NEW YORK (WABC) -- The next mayor of New York City is facing the biggest challenges perhaps of any mayor and the field of candidates is the most diverse ever.
At Yankee Stadium on Thursday morning, Eric Adams picked up the endorsement of United Local 100, a union of airport and food service workers.
And a half hour later, Scott Stringer blasted two Republican donors. One of them bought a $200 million apartment on Central Park.
They're supporting Adams and Andrew Yang because of their position on charter schools - giving their political action committees at least $1 million.
Those donations are perfectly legal.
"They are funding Eric Adams and Andrew Yang's campaign because they are determined to buy City Hall -- and they know I can't be bought," Stringer said.
Yang responded and said his children attend public school - not a charter schools.
And Adams accused Stringer of desperately grasping for an issue.
He also blasted all those who have questioned and investigated his fundraising over the years.
"But when you look at all these regurgitations of the same story you keep coming away with the same thing Eric didn't violate any rules," Adams said. "I'm the only candidate that states let's have 100% public finance system. I don't want to raise money."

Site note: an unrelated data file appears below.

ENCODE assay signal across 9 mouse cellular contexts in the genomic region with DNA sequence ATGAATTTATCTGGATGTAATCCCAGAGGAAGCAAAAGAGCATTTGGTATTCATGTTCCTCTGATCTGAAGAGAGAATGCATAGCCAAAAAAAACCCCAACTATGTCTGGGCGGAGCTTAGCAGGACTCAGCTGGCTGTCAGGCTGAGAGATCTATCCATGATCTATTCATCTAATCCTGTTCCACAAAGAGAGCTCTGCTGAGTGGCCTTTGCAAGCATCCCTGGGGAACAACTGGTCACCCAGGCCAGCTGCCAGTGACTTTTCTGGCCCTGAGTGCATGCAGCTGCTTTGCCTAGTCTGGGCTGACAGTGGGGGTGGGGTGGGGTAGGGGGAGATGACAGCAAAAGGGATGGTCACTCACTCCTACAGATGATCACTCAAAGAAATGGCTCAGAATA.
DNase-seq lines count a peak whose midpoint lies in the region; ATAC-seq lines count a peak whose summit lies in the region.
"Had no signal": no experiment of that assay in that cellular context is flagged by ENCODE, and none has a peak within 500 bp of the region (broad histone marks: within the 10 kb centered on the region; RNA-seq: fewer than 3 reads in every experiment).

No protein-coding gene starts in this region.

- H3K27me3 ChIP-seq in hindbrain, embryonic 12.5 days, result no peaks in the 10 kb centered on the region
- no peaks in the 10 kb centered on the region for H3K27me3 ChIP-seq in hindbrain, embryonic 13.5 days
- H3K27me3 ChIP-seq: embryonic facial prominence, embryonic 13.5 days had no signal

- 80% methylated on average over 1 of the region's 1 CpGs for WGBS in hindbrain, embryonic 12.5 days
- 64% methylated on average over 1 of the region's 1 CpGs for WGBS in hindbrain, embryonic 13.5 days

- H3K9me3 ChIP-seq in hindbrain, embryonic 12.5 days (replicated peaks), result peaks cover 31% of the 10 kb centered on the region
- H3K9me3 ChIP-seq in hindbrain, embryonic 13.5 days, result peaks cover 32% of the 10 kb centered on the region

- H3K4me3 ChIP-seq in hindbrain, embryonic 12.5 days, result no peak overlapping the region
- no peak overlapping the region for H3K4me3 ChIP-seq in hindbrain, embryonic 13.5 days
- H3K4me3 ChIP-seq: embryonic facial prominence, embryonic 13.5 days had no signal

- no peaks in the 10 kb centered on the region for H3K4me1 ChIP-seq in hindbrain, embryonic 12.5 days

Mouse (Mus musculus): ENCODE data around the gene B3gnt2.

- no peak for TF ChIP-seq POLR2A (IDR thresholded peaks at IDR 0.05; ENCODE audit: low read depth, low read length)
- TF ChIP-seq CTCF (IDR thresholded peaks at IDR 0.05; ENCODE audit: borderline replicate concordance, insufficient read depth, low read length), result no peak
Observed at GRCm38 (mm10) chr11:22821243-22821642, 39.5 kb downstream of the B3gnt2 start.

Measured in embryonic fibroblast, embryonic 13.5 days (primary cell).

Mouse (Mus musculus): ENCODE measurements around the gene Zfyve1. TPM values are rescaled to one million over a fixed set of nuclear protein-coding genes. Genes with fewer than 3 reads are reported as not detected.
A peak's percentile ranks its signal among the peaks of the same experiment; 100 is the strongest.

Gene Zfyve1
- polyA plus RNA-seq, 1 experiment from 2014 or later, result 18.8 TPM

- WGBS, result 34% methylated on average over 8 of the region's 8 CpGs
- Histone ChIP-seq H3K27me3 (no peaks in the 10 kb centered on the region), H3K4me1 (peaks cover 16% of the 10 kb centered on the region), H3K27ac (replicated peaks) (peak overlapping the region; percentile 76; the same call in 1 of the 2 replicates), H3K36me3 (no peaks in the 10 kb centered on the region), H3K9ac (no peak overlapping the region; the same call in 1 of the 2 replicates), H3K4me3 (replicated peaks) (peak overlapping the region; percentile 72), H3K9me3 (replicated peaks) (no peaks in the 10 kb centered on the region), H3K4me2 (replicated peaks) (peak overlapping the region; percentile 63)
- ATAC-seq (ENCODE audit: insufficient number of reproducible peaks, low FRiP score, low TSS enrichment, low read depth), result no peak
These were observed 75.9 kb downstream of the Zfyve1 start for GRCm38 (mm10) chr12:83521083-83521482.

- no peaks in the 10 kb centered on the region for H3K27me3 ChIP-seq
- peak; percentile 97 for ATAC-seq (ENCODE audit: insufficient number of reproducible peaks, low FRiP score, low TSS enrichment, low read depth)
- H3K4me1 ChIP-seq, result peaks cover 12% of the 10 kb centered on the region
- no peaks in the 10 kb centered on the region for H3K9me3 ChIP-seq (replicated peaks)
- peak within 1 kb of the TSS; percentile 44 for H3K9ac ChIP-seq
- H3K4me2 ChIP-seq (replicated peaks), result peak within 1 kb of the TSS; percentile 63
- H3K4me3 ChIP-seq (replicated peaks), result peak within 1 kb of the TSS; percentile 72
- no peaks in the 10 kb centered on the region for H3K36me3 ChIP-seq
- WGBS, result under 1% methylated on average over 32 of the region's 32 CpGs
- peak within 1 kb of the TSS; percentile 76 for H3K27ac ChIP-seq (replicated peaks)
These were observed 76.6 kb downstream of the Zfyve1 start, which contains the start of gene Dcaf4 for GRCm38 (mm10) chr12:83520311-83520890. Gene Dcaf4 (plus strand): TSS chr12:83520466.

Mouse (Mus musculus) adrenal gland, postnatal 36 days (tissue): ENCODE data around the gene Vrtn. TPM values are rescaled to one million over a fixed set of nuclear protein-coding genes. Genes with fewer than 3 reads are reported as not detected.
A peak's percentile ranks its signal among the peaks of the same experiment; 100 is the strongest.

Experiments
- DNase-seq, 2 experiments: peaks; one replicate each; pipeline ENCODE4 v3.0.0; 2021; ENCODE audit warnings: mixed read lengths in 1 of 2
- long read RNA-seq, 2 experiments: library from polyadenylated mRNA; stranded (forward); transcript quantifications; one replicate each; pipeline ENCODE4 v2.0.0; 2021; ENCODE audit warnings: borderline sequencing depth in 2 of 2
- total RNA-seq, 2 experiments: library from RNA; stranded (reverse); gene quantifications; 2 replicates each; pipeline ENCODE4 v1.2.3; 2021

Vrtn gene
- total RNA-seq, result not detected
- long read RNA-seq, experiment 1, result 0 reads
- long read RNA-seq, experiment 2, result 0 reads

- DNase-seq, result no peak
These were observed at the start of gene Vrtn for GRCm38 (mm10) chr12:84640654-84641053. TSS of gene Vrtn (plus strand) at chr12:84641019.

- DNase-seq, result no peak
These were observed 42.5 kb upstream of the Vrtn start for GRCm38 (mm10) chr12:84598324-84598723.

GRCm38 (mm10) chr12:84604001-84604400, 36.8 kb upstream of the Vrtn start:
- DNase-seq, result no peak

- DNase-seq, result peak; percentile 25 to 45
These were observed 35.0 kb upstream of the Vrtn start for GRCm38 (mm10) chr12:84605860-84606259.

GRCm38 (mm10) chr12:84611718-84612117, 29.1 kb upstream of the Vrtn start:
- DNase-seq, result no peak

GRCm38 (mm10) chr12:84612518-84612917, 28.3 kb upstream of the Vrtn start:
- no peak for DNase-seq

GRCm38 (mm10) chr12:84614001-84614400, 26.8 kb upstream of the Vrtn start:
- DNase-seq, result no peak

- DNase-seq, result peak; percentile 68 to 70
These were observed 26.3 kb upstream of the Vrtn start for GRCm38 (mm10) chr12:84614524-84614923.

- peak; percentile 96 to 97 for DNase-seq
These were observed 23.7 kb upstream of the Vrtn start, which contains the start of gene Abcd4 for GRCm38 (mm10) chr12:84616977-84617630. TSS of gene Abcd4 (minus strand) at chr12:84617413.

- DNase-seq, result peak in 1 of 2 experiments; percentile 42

As for Yang on Wednesday, a protester constantly interrupted hi for never voting in city elections.
Yang wants to reform the police department and make it more diversified. But he does not endorse the idea of defunding the police.
"I think that people can sense our city needs a change, a new approach to leadership, it needs someone who is going to come in fresh who doesn't woe hundreds of people backroom favors," Yang said.
The latest polling shows it is now neck-and-neck between Adams and Yang. And there are only 33 days to go before election day.
Channel 7 will host the next mayoral debate on June 2 at 7 p.m.
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